Thomas v. Colvin

Filing 16

DECISION AND ORDER denying 8 Plaintiff's Motion for Judgment on the Pleadings; granting 10 Commissioner's Motion for Judgment on the Pleadings; adopting Report and Recommendations re 12 Report and Recommendations to the extent it is consistent with this Decision and Order and is otherwise rejected.(Clerk to close case.) Signed by Hon. Michael A. Telesca on 9/13/17. (JMC)-CLERK TO FOLLOW UP-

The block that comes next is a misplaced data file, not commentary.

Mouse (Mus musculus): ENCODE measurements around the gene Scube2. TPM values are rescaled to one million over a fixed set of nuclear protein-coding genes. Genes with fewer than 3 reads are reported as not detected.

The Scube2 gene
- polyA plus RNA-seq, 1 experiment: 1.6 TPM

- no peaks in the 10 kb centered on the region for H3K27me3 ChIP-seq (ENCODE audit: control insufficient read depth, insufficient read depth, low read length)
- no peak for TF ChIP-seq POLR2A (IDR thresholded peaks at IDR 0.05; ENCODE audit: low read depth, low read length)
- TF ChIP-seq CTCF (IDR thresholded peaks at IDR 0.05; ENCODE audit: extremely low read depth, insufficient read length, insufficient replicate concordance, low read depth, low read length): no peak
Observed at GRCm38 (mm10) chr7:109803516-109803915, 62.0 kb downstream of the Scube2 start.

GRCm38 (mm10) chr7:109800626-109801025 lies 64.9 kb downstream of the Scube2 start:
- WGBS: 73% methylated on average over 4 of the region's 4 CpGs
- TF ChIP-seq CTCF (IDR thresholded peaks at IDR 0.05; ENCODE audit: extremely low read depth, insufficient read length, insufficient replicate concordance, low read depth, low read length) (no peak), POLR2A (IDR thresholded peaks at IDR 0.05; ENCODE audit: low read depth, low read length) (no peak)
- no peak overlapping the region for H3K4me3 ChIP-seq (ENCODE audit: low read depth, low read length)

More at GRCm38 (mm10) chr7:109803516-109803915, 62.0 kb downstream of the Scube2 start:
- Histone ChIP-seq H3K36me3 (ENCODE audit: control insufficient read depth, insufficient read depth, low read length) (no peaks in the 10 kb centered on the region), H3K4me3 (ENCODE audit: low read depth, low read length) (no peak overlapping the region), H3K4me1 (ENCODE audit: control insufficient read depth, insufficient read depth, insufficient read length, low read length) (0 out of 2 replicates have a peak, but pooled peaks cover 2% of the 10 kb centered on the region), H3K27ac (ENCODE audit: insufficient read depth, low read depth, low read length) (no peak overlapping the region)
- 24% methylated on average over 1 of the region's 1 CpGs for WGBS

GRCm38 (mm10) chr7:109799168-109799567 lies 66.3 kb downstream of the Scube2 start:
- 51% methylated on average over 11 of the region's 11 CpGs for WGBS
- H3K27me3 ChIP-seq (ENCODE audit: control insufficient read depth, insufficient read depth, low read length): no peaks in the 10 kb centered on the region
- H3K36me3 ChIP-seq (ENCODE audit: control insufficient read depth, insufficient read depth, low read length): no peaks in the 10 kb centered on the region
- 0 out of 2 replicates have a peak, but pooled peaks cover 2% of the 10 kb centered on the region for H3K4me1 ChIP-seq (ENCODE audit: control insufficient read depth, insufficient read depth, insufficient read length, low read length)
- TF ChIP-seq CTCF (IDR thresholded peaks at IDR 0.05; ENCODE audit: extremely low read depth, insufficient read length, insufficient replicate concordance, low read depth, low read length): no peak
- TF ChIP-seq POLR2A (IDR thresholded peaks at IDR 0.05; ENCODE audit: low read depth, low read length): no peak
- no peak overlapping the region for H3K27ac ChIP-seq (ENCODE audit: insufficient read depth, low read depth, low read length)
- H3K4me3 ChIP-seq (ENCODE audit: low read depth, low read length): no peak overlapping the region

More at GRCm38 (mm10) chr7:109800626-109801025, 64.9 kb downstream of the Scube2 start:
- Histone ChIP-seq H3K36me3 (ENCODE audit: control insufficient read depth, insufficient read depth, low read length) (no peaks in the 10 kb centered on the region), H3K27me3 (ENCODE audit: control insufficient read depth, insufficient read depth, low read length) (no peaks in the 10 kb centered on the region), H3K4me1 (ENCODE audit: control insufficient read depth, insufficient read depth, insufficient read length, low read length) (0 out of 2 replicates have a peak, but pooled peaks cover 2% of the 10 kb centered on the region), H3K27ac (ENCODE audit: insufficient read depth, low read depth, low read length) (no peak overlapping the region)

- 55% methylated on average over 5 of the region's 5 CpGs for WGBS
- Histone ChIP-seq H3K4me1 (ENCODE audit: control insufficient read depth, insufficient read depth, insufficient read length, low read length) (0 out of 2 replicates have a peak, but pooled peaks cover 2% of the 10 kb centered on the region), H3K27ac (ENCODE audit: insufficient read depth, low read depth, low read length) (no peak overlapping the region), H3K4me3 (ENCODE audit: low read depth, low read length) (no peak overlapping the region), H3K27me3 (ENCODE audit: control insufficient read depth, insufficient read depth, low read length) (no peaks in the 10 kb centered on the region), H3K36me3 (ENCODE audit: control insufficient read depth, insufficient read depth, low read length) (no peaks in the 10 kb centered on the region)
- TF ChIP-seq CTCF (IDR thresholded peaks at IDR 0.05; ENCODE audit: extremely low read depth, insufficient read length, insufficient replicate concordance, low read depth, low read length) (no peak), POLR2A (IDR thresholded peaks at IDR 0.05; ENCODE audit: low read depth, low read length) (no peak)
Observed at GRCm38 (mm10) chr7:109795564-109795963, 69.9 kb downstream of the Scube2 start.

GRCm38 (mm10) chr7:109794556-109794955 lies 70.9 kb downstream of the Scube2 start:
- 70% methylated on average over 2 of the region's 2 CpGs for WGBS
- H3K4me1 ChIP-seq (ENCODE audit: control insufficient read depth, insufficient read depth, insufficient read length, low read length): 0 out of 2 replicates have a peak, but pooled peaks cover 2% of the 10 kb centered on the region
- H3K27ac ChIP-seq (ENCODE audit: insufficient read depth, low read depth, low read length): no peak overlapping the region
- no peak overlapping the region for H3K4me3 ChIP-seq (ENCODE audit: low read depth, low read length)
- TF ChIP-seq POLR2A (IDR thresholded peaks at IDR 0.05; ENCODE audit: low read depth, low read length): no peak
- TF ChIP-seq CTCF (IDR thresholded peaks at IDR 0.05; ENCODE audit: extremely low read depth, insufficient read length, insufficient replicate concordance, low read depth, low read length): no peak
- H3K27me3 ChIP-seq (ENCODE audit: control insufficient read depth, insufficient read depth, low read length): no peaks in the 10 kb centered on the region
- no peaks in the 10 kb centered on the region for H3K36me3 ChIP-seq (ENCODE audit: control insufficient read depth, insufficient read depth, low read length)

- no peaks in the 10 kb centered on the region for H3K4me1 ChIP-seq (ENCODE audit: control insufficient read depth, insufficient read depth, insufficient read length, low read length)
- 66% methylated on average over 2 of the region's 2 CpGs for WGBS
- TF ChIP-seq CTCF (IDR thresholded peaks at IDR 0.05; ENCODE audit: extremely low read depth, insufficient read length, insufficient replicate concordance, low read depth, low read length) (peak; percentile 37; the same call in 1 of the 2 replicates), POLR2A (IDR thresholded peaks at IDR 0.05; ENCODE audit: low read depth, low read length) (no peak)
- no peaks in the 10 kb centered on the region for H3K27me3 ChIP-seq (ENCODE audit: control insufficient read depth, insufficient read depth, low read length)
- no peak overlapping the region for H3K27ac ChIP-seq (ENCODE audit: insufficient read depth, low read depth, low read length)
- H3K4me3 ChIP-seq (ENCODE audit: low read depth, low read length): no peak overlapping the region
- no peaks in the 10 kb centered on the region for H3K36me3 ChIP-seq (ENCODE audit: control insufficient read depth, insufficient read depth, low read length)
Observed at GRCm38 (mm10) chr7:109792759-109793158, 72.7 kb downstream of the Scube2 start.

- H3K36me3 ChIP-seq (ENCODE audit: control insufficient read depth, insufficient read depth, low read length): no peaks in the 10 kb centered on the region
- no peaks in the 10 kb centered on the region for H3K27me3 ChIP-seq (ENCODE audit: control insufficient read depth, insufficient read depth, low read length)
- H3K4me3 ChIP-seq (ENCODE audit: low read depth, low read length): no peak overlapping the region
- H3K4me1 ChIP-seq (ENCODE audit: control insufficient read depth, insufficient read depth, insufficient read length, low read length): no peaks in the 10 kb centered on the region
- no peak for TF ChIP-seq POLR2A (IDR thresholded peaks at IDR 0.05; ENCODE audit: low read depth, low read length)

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UNITED STATES DISTRICT COURT WESTERN DISTRICT OF NEW YORK TORRI R. THOMAS, 15-cv-012 (MAT) DECISION AND ORDER Plaintiff, -vsNANCY A. BERRYHILL, Acting Commissioner of Social Security1, Defendant. I. Introduction Plaintiff Torri R. Thomas(“plaintiff”) brings this action pursuant to 42 U.S.C. § 405(g), claiming that defendant the Acting Commissioner of Social Security (“Commissioner” or “defendant”) improperly denied her application for supplemental security income (“SSI”) payments under the Social Security Act (the “Act”). Currently before the Court are the parties’ competing motions for judgment on the pleadings pursuant to Rule 12(c) of the Federal Rules of Civil Procedure. On June 27, 2017, Magistrate Judge Leslie G. Foschio issued a Report and Recommendation (the “R&R”) (Docket No. 12) recommending that defendant’s motion be granted and plaintiff’s motion be 1 Nancy A. Berryhill replaced Carolyn W. Colvin as Acting Commissioner of Social Security on January 23, 2017. The Clerk of the Court is instructed to amend the caption of this case pursuant to Federal Rule of Civil Procedure 25(d) to reflect the substitution of Acting Commissioner Berryhill as the defendant in this matter. denied. As discussed further below, the Court adopts Judge Foschio’s findings to the extent they are consistent with this Decision and Order and accepts his recommendation as to the disposition of the pending motions. II. Discussion A. Standard of Review When specific objections are made to a magistrate judge’s report and recommendation, the district judge makes a “de novo determination of those portions of the report or specified proposed findings or recommendations to which objection is made.” 28 U.S.C. § 636(b)(1)(C). When only general objections are made to a magistrate judge’s report and recommendation, the district judge reviews it for clear error or manifest injustice. See, e.g., Brown v. Peters, 1997 WL 599355, at *2-3 (N.D.N.Y. Sept. 22, 1997), aff’d, 175 F.3d 1007 (2d Cir. 1999). After conducing the appropriate review, the district court may “accept, reject, or modify, in whole or in part, the findings or recommendations made by the magistrate judge.” 28 U.S.C. § 636(b)(1)(C). B. Procedural Background Plaintiff’s application for SSI was filed on October 11, 2011 and was initially denied on February 10, 2012. Transcript (hereinafter “T.”) 119. Administrative Following a hearing before administrative law judge (“ALJ”) Timothy M. McGuan, during which testimony was taken from plaintiff and a vocational expert (“VE”), -2- the ALJ issued an unfavorable finding that plaintiff was not disabled under the Act on August 20, 2013. T. 17-33, 38-58. In applying the required five-step sequential analysis, as contained in the administrative regulations promulgated by the Social Security Administration (see 20 C.F.R. §§ 404.1520, 416.920; Lynch v. Astrue, 2008 WL 3413899, at *2 (W.D.N.Y. 2008) (detailing the five steps)), the ALJ made the following findings, among others: (1) plaintiff had not engaged in substantial gainful activity (2) since plaintiff’s October 3, 2011, the cannabis abuse/dependence, application major date; depressive disorder (recurrent, severe), anxiety disorder, and post-traumatic stress disorder (“PTSD”) were severe impairments; (3) plaintiff’s impairments did not meet or medically equal one of the listed impairments set forth in 20 C.F.R. § 404, Subpart P, Appendix 1; (4) plaintiff had the residual functional capacity (“RFC”) to perform the full range of work at all exertional levels, with limitations to simple, unskilled work, occasional detailed tasks, and occasional interaction with the public;(5) plaintiff had no past relevant work; and (6) taking into account plaintiff’s age, education, work experience, and RFC, there are jobs that exist in significant numbers in the national economy that plaintiff can perform. T. 19-32. On November 7, 2014, the Appeals Council denied plaintiff’s request for review, making the -3- ALJ’s determination the Commissioner’s final decision. T. 1-6. Plaintiff then commenced this action. C. Plaintiff’s Objections to the R&R In response to the R&R, plaintiff raises the following five arguments: (1) Judge Foschio erred in finding that the ALJ properly weighed the opinion of consultative physician Dr. Hongbiao Liu; (2) plaintiff is entitled to payment of benefits for the closed period from December 23, 2011 to January 29, 2013; (3) Judge Foschio erred in finding that the ALJ correctly determined that plaintiff had no severe physical impairments; (4) Judge Foschio erred in finding that the Commissioner appropriately determined plaintiff’s RFC; and (5) Judge Foschio erred in finding that the ALJ properly accounted for the limitations assessed by consultative psychologist Dr. Renee Baskin. For the reasons discussed below, the Court finds that these objections are without merit. 1. Assessment of Dr. Liu’s Opinion Dr. Liu examined plaintiff on January 30, 2012. T. 264-67. On physical examination, plaintiff had a steady gait, was able to walk on heels and toes with mild difficulty, could squat 70% without assistance, and had a normal stance and no assistive devices. T. 264-66. Plaintiff had a limited range of motion in her cervical spine, with flexion measured at 35 degrees and left and right rotation measured at 70 degrees. T. 266. In her lumbar spine, plaintiff’s range of motion was measured at 20 degrees upon -4- left and right lateral rotation and plaintiff had positive straight leg raising tests in both the seated and supine positions. Id. Dr. Liu assessed plaintiff with chronic neck pain, chronic low back pain, chronic shoulder pain, anxiety, and depression, and opined that her prognosis was fair. Id. Dr. Liu further opined that plaintiff had “mild limitations for routine activities” and should “avoid lifting, reaching.” carrying, T. 267. bending, kneeling, and overhead In assessing plaintiff’s RFC, the ALJ gave Dr. Liu’s opinion “some, but not great” weight. T. 31. The ALJ explained that portions of Dr. Liu’s opinion were inconsistent with his physical examination, and with plaintiff’s lack of treatment, denial of symptoms to treating examinations by treating sources. sources, and normal physical Id. In her motion for judgment on the pleadings, plaintiff argues that the ALJ failed to evaluate Dr. Liu’s opinion in accord with 20 C.F.R. § 416.927(c). Judge Foschio somewhat Docket No. 8-1 at 10. confusingly found that In the R&R, “[p]laintiff correctly asserts that the ALJ erred in not discussing each of the six factors set forth under § 416.927(c),” but went on to state that “no error impairs to the ALJ’s findings.” Docket No. 12 at 16. It is well-established that an ALJ is not required to provide a “slavish recitation of each and every factor” set forth in § 416.927(c) when evaluating a medical source opinion. -5- Atwater v. Astrue, 512 F. App'x 67, 70 (2d Cir. 2013); see also Augustine v. Comm’r of Soc. Sec., 2016 WL 5462836, at *16 (W.D.N.Y. Sept. 28, 2016) (“An ALJ does not have to mechanically recite these factors. . . .”). Instead, all that it is required is that the ALJ provide “good reasons” for the weight afforded to each medical source opinion. To the extent that the R&R can be read to suggest that the ALJ was required to explicitly discuss each of the factors, the Court disagrees and finds no error. With respect to the substance of the ALJ’s assessment, the Court finds that the ALJ adequately explained the reasons for the weight afforded to Dr. Liu’s opinion. In particular, the ALJ discussed in detail the fact that plaintiff repeatedly denied having neck, back, or shoulder problems, including in November and December 2012 - that is, after Dr. Liu provided his opinion. T. 27. The ALJ further noted that physical examinations performed by plaintiff’s treating physicians were normal and that there was no indication plaintiff had ever received any physical therapy or chiropractic treatment. Id. Accordingly, the ALJ concluded that Dr. Liu’s opinion was inconsistent with the medical record as a whole. T. 31. This plainly constitutes an acceptable reason to afford his opinion limited weight. In short, the Court finds no error in the ALJ’s assessment of Dr. Liu’s opinion. Accordingly, the Court rejects plaintiff’s objection as to this point. -6- 2. Consideration of a Closed Period of Disability Plaintiff’s second objection contends that the ALJ should have awarded her benefits for a closed period of disability, because the record shows that she was hospitalized for 16 days in a 13 month period from December 23, 2011 to January 29, 2013. at 5-6. Docket No. 12 Although plaintiff raised this issue in her moving papers (see Docket No. 8-1 at 17-18), the R&R does not address it. However, having analyzed the issue, the Court concludes that no remand is required. Under the Act, disability is defined as the “inability to engage in any substantial gainful activity by reason of any medically determinable physical or mental impairment which can be expected to result in death or which has lasted or can be expected to last for a continuous period of not less than 12 months.” 42 U.S.C. § 423(d)(1)(A); see 20 C.F.R. § § 404.1509, 416.920. “A closed period of disability refers to when a claimant is found to be disabled for a finite period of time which started and stopped prior to the date of the administrative decision granting disability status.” Carbone v. Astrue, 2010 WL 3398960, at *13 n. 12 (E.D.N.Y. Aug. 26, 2010) (internal quotation marks omitted). As a threshold matter, the Court notes that plaintiff apparently did not raise the issue of a closed period of disability prior to filing her motion for judgment on the pleadings, and that she has therefore arguably waived it. -7- See, e.g., Emery v. Astrue, 2012 WL 1910090, at *6 (D. Vt. Apr. 9, 2012), report and recommendation adopted, 2012 WL 1910085 (D. Vt. May 25, 2012) (“At the outset, the Court notes that Emery did not raise the issue of a closed period of disability until the filing of this Motion. . . . Typically, a court need not address such a claim when it is raised for the first time at this stage in the proceedings.”); see also Hapstak v. Com’r of Soc. Sec., 2003 WL 22232046, at *12 (N.D.N.Y. Sept. 26, 2003) (“It has been held . . . that with some exceptions, the failure to raise an argument in the precludes plaintiff from raising it in federal court.”). Agency However, defendant has not claimed that plaintiff is precluded from making this argument, and has instead argued the issue on the merits. “[A]s the Commissioner has not challenged this issue, the Court will address it.” Emery, 2012 WL 1910090, at *6; see also Verdi v. Comm'r of Soc. Sec., 2011 WL 1361559, at *4 n.2 (D. Vt. Apr. 11, 2011) (“in accordance with Second Circuit law instructing courts to broadly construe and liberally apply the Social Security Act,” court would consider claim for a closed period of disability that was not raised at the administrative level). Here, plaintiff’s argument that she is entitled to benefits for a closed period of disability rests on her claim that she was “hospitalized” for 16 days between December 23, 2011 to January 29, 2013. However, an examination of the medical record shows that this is not the case. To the contrary, while plaintiff did visit -8- the emergency room on a number of occasions for complaints such as anxiety-related nausea, ovarian cysts, gastroenteritis, and pregnancy-related nausea, there is no indication that she was ever admitted to the hospital on these occasions. See T. 304, 314-15, 337, 341, 398, 419, 434, 466, 576, 634, 640. In other words, plaintiff’s argument is based on a faulty reading of the medical record. Moreover, there is no evidence that plaintiff’s intermittent visits to the emergency room would have required her to be absent from work for entire days. Accordingly, plaintiff has not shown that she was disabled from December 23, 2011 to January 29, 2013, nor has she shown that the ALJ erred in not considering whether she was entitled to payment of benefits for a closed period. 3. Absence of Severe Physical Impairments Plaintiff next argues that Judge Foschio should have found that the ALJ erred in concluding at step two that she had no severe physical impairments. The Court disagrees. As this Court has explained: Step two addresses two distinct questions. First, an ALJ must determine whether an impairment satisfies the durational requirement. Unless an impairment is expected to result in death, an impairment must last [] or [] be expected to last for a continuous period of at least 12 months before it can be considered potentially disabling. Second, an ALJ must determine whether an impairment limits a claimant’s ability to do basic work activities. . . . These requirements are separate from each other, and cannot be conflated. -9- Warren v. Astrue, 2012 WL 32971, at *3 (W.D.N.Y. Jan. 6, 2012) (internal citations and quotations omitted). In this case, at step two, the ALJ considered in detail plaintiff’s claim of neck, back, and shoulder pain. The ALJ explained that plaintiff had been involved in a motor vehicle accident on March 8, 2010, which she claimed caused neck, back, and shoulder pain. T. 21. The ALJ further explained that the medical record showed that plaintiff had not received any treatment for neck, back, or shoulder symptoms from February 11, 2011 through November 10, 2012, and that plaintiff had in fact expressly denied any neck, back, or extremity injuries or pain or limitations of motion during emergency room visits on April 27, 2012, April 29, 2012, June 3, 2012, July 22, 2012, August 11, 2012, and November 6, 2012. T. 21-22. Moreover, on November 10, 2012, plaintiff presented at the emergency room complaining of back pain, which she described as a new problem and denied having any previous injury that could have caused it. T. 22. Notably, plaintiff expressly denied having any pain in her neck or extremities during that visit. Id. Plaintiff complained of low back pain to her primary care physician in February and March 2013, but physical examination was normal on both occasions. Id. Based on the foregoing, the ALJ concluded that plaintiff’s “neck, back, and right should pain from her motor vehicle accident did not last at least twelve consecutive months.” Id. -10- The ALJ’s step two determination regarding plaintiff’s neck, back, and shoulder pain is not a model of clarity. acknowledges that, to some degree, the ALJ The Court appears to have conflated the durational requirement and his assessment of the impairment’s severity. However, it is clear from the ALJ’s discussion and analysis of plaintiff’s claims that, separate and apart from the durational requirment, he concluded that her neck, back, and shoulder pain did not limit her ability to perform basic work activities. See, e.g., T. 27 (“The medical record does not support the claimant’s allegations of a severe physical impairment causing limitations activities”). on her Substantial ability to evidence perform supports work-related this finding. Plaintiff’s medical records show that she expressly denied having any neck, back or shoulder injury on at least six occasions in 2012, and that the physical examinations performed by her treating physicians explanation were normal. whatsoever Notably, for the plaintiff has inconsistencies offered between no her statements to her physicians regarding her alleged neck, back, and shoulder injuries and the claims she is now making. This Court is hard-pressed to find that the ALJ erred in crediting plaintiff’s own repeated denials of any neck, back, or shoulder injury. Thus, even assuming that the ALJ improperly conflated the durational requirement and the severity analysis at step two, remand is not required. See Warren, 2012 WL 32971, at *4 (remand -11- was inappropriate where “despite the ALJ’s lack of clarity at step two, he properly impairments”). considered the effects of all Plaintiff's The ALJ throughly assessed the evidence of record regarding plaintiff’s claimed neck, back, and shoulder pain, and his determination is based on substantial evidence. 4. Determination of RFC Plaintiff’s fourth argument is that, having rejected Dr. Liu’s opinion, the ALJ improperly assumed the role of a physician in determining that plaintiff had no physical impairments. Again, the Court disagrees. “[I]t is not per se error for determination absent a medical opinion.” an ALJ to make the RFC Lewis v. Colvin, 2014 WL 6609637, at *6 (W.D.N.Y. Nov. 20, 2014). In particular, “where the medical evidence shows relatively minor physical impairments, an ALJ permissibly can render a common sense judgment about functional capacity even without a physician’s assessment.” quotation omitted). Id. (internal Here, and as discussed above, the medical evidence showed that plaintiff’s physical impairments, to the extent they existed, were minor - plaintiff had received little treatment, her physical examinations were normal, and she repeatedly denied having any neck, back, or shoulder injuries. Under these circumstances, the ALJ did not err in rendering a common sense judgment about her functional capacity, even in the absence of a physician’s assessment. See, e.g., Lay v. Colvin,2016 -12- WL 3355436, at *7 (W.D.N.Y. June 17, 2016) (“notwithstanding Plaintiff’s assertion that the MRI results demonstrate conditions too severe to warrant common sense judgment, the ALJ was permitted to evaluate them, along with the other medical evidence of record, and to conclude that there is nothing in the record to support the severity of the symptoms testified to by the claimant”) (internal quotation omitted). 5. Consideration of Dr. Baskin’s Opinion Plaintiff’s final argument is that the ALJ improperly rejected Dr. Baskin’s opinion that plaintiff had “moderate limitations being able to maintain attention and concentration.” Docket No. 13 at 9. In his decision, the ALJ afforded some, but not great weight to Dr. Baskin’s opinion. T. 30-31. In particular, the ALJ noted that Dr. Baskin failed to indicate whether or to what extent plaintiff’s substance abuse impairment caused her limitations. T. 31. As Judge Foschio explained in the R&R, RFC assessments “may not perfectly correspond with any individual medical opinion.” Docket No. 12. Instead, it is the role of the ALJ to consider and weigh all the evidence and make an appropriate RFC finding. See, e.g., Matta v. Astrue, 508 F. App’x 53, 56 (2d Cir. 2013); Cruz v. Colvin, 2014 WL 4826684, *14 (N.D.N.Y. Sept. 29, 2014) (ALJ may credit some portion of a consultative opinion, while properly declining to credit those conclusions that are not supported by the consultative examiner’s own examination -13- findings and are inconsistent with the other evidence of record). In short, the ALJ was entitled to credit only part of Dr. Baskin’s opinion, which is what he did in limiting plaintiff to simple, unskilled work and occasionally detailed tasks. Plaintiff has failed to establish that this constituted error. For the reasons set forth above, upon its de novo review and after careful consideration of plaintiff’s objections, the Court adopts the R&R to the extent it is consistent with this Decision and Order and accepts the recommendation that plaintiff’s motion for a judgment on the pleadings be denied and that defendant’s motion for a judgment on the pleadings be granted. III. Conclusion For the reasons set forth above, the R&R (Docket No. 12) is adopted to the extent it is consistent with this Decision and Order and is judgment otherwise on the rejected. pleadings The Commissioner’s (Docket No. 10) is motion for granted, a and plaintiff’s motion for a judgment on the pleadings (Docket No. 8) is denied. The Clerk of Court is directed to close this case. ALL OF THE ABOVE IS SO ORDERED. S/Michael A. Telesca __________________________ MICHAEL A. TELESCA United States District Judge Dated: September 13, 2017 Rochester, New York -14-